SALT LAKE CITY — Utah schools that get failing grades on the state's school grading system may be required to get outside help and participate in academic turnaround initiatives.
The Senate Education Committee on Wednesday unanimously recommended SB235, which attempts to bring a greater measure of accountability despite the controversy surrounding Utah's school grading system. It's the only bill in the past three years sponsored by Senate President Wayne Niederhauser, R-Sandy.
"This is an important issue to me," Niederhauser said. He said the bill is intended to address "how we deal with schools that are failing, and how do we get quality leadership in every one of those schools so that we have (better) outcomes."
The bill would create a school leadership development program that would train educators in poorly performing schools how to better collaborate and use student data to tailor instruction.
Schools that perform in the lowest 3 percent would be required to create a school turnaround committee composed of a local school board member, the school principal, parents and teachers. The committee would have to propose a plan to the Utah State Board of Education of how the school will improve student performance.
If those schools improve by a full letter grade within a year, they would be awarded $100 per tested student and $1,000 per educator. That amount would multiply up to $500 per student and $5,000 per educator if the school improves by four letter grades.
Sen. Aaron Osmond, R-South Jordan, is proposing an amendment to the bill that would apply the program to schools who receive an F grade for three consecutive years instead of applying it in the first year a school gets a failing grade.
"I think that the bill is too aggressive in acting on a failing school in the very first year they are a failing school," Osmond said. "I just think it's too quick.
He also recommended basing the evaluation on additional measures besides the school grading system, which is based solely on the statewide SAGE test. Other measures, he said, could include the governor's PACE Report Card, which takes a more broad measurement of school performance.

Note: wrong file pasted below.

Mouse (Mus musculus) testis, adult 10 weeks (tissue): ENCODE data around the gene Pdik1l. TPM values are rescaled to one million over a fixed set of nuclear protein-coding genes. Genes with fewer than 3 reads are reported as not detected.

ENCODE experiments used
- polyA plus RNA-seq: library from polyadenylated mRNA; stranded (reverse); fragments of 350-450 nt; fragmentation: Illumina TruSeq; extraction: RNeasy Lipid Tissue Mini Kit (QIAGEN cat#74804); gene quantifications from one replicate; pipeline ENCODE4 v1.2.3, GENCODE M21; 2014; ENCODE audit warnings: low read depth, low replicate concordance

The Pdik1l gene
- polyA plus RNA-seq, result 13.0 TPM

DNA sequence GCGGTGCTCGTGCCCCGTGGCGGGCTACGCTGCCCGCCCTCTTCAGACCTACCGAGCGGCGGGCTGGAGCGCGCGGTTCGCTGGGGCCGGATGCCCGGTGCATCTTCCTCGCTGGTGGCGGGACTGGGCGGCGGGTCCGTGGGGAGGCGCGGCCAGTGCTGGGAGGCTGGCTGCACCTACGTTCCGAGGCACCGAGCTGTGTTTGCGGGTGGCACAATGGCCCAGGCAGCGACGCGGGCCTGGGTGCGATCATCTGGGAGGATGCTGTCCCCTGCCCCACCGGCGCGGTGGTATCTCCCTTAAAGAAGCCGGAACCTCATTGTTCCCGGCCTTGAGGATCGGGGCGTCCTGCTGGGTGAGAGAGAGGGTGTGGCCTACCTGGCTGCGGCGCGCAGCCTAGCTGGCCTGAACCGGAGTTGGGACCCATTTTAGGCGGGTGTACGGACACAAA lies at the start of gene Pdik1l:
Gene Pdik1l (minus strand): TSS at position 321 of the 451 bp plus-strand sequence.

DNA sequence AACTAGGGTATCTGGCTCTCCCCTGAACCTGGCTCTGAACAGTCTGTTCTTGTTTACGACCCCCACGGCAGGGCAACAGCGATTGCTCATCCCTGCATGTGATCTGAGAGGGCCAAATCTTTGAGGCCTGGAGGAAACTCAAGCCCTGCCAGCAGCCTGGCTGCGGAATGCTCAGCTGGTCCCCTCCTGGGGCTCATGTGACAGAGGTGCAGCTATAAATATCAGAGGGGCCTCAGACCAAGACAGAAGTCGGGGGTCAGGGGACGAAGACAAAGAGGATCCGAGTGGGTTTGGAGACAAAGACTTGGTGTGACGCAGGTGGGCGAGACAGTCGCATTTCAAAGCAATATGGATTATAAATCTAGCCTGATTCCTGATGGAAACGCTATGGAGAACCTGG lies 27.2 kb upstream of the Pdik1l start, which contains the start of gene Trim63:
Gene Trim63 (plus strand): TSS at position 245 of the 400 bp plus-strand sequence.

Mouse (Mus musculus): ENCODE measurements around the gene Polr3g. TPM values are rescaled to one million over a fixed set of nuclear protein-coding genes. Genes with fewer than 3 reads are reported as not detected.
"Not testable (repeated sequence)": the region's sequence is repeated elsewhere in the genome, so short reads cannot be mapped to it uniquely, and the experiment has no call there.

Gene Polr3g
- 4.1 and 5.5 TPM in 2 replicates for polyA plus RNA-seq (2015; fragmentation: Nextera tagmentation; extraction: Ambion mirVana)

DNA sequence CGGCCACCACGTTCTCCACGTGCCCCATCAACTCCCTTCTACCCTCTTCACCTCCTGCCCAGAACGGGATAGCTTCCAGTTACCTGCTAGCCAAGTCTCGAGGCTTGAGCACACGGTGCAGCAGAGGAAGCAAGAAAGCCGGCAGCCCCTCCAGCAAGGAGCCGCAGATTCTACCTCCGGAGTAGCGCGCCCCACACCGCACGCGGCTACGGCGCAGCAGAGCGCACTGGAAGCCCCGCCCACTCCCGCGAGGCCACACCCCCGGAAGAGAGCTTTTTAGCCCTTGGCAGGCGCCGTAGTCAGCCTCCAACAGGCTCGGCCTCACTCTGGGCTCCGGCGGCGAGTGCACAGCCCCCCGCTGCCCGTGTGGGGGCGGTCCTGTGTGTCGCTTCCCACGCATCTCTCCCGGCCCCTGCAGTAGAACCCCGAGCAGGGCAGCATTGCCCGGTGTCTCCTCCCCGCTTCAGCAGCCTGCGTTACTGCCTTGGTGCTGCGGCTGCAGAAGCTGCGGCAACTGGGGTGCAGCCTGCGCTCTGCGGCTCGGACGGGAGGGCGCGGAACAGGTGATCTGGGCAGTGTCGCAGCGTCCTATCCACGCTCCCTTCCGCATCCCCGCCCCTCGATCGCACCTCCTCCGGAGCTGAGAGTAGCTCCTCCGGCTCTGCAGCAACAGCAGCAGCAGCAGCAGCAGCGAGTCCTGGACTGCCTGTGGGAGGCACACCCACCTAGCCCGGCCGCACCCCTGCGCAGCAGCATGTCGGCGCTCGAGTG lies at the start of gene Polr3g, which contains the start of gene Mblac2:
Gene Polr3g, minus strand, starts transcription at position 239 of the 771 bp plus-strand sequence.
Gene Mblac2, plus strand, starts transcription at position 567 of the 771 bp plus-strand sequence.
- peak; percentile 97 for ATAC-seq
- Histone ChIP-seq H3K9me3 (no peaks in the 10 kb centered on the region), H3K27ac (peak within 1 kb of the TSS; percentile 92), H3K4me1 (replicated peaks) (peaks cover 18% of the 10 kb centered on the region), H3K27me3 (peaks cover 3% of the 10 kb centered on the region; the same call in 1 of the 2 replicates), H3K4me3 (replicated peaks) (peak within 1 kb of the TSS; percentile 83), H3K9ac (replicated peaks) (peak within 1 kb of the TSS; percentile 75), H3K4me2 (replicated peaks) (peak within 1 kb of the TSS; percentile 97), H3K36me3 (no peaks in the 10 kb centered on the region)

Niederhauser said he was "very open" to considering additional metrics for performance, but he disagreed on the need to give schools more time before having to participate in turnaround initiatives.
"My concern is these kids have been struggling in these schools for many years, and I don't want to wait any longer," he said. "Waiting that long is concerning to me."
Brad Smith, state superintendent of public instruction, said concepts included in the bill were similar to those used in improving student performance while he was superintendent of the Ogden School District.
In the past four years, several schools in the district have gone from being among the worst-performing schools in the state to doubling their proficiency scores using data-driven instruction and other turnaround approaches.
"I can do nothing but support this bill," Smith said. "It is my firm conviction that every system is perfectly designed to obtain exactly the results it is getting. When we're not obtaining the results we want, therefore, we must change the system. That is a painful and often controversial recognition, but it is also true."
Some educators, however, were opposed to imposing requirements based on such a simplistic measurement. Carolyn White, a member of the Beaver County School District, expressed fear that the initiative would take the focus away from students.
"This is more about punitive action than really reaching out and trying to help those that need help," White said. "We have a lot of A people in those schools."
Niederhauser said the bill was "a good first draft" and that it would undergo further revision before it is voted on by the full Senate.
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